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There are several reasons you might want to soundproof a room in your home. Perhaps you like being able to run a big sound system, or you perform music that might annoy your neighbors (or family) if it got too loud. Whatever the case, you have multiple soundproofing strategies that can reduce vibrations, plug sound leaks and absorb noise.

Soundproofing can also work both ways. If you have a lot of ambient outside noise, a nearby airport or train track, or even loud family members who stomp on the stairs too hard, these methods can make your space more peaceful and quiet.

 

DIY soundproofing

A number of simple methods can scale back noise. Sound travels in a wave, though not quite like water. Different frequencies vibrate in different ways. When sound strikes floors, walls and ceilings, it then vibrates the air beyond them. And of course, it travels very well through unimpeded air. So, you have two goals: Seal up gaps, and find ways to absorb the sound as it strikes surfaces.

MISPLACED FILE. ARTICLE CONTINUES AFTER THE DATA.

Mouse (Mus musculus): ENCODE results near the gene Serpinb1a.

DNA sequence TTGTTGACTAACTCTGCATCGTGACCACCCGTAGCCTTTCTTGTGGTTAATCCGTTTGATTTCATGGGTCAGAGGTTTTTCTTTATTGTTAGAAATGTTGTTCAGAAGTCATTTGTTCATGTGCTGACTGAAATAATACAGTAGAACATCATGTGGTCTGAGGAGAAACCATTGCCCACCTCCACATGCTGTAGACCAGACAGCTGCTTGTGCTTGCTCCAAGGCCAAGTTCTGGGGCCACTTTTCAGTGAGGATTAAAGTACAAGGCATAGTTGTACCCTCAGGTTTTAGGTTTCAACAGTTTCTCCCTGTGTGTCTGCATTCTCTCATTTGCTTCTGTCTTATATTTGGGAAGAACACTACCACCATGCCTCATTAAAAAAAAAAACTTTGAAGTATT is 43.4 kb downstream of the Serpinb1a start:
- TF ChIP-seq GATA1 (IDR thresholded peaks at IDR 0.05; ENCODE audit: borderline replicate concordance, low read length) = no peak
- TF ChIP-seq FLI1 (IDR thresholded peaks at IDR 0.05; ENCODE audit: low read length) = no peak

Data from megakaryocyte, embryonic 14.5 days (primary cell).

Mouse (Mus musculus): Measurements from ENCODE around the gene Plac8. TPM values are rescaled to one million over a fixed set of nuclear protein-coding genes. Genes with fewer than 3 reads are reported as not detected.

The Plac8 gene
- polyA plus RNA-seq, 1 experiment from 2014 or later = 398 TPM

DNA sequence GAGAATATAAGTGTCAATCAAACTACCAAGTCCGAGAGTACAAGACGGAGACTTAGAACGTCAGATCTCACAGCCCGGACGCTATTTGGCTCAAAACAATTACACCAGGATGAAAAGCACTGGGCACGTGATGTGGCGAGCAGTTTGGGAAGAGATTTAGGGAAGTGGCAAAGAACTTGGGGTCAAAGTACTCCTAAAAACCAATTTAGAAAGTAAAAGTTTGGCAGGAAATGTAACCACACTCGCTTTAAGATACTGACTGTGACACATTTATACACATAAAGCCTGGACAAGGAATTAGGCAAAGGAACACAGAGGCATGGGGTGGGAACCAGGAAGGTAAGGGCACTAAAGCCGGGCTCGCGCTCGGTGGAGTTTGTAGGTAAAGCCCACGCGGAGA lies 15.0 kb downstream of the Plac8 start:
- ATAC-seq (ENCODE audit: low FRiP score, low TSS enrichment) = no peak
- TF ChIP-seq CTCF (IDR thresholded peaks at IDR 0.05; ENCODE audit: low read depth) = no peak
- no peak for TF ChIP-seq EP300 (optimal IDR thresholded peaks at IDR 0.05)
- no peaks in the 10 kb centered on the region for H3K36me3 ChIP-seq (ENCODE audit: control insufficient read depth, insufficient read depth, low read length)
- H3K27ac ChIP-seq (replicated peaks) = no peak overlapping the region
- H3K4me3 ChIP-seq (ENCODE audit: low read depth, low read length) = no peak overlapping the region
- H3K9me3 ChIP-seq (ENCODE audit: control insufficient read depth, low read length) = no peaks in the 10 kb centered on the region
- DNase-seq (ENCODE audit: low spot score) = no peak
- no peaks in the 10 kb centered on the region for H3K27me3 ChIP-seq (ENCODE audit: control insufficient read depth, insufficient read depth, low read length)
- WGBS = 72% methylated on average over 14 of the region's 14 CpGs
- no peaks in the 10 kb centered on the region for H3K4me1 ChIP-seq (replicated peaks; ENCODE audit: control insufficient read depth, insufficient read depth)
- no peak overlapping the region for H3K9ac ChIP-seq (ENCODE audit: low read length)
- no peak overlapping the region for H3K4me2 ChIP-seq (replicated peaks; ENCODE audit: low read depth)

You can purchase acoustic sealant from a hardware store and apply it to any gaps between your lighting fixtures, door casings and switch boxes. Just as caulk prevents air loss, this sealant keeps sound from sneaking through easy gaps.

Rugs, carpets and drapes will dampen noise. If you have a hardwood floor, simply adding a new rug or carpet will reduce sound travel and tie the room together.

If you want to try a solution that takes a bit more effort, add an extra layer of drywall to the room.

 

Professional soundproofing

Soundproofing a room costs an average of $1,700. Most jobs cost between $1,000 and $2,400. The size of the room, the quality of the materials, and the desired final look all affect the price. Ask a remodeling pro if they have specific experience with soundproofing before hiring them.

The best time to soundproof is during construction or remodeling. Certain types of insulation, drywall layers, and additional studs to support insulation can suppress sound effectively. You can also install acoustic underlayments or acoustic slabs below your floorboards. One big advantage of these methods: they don't change the look of your room.

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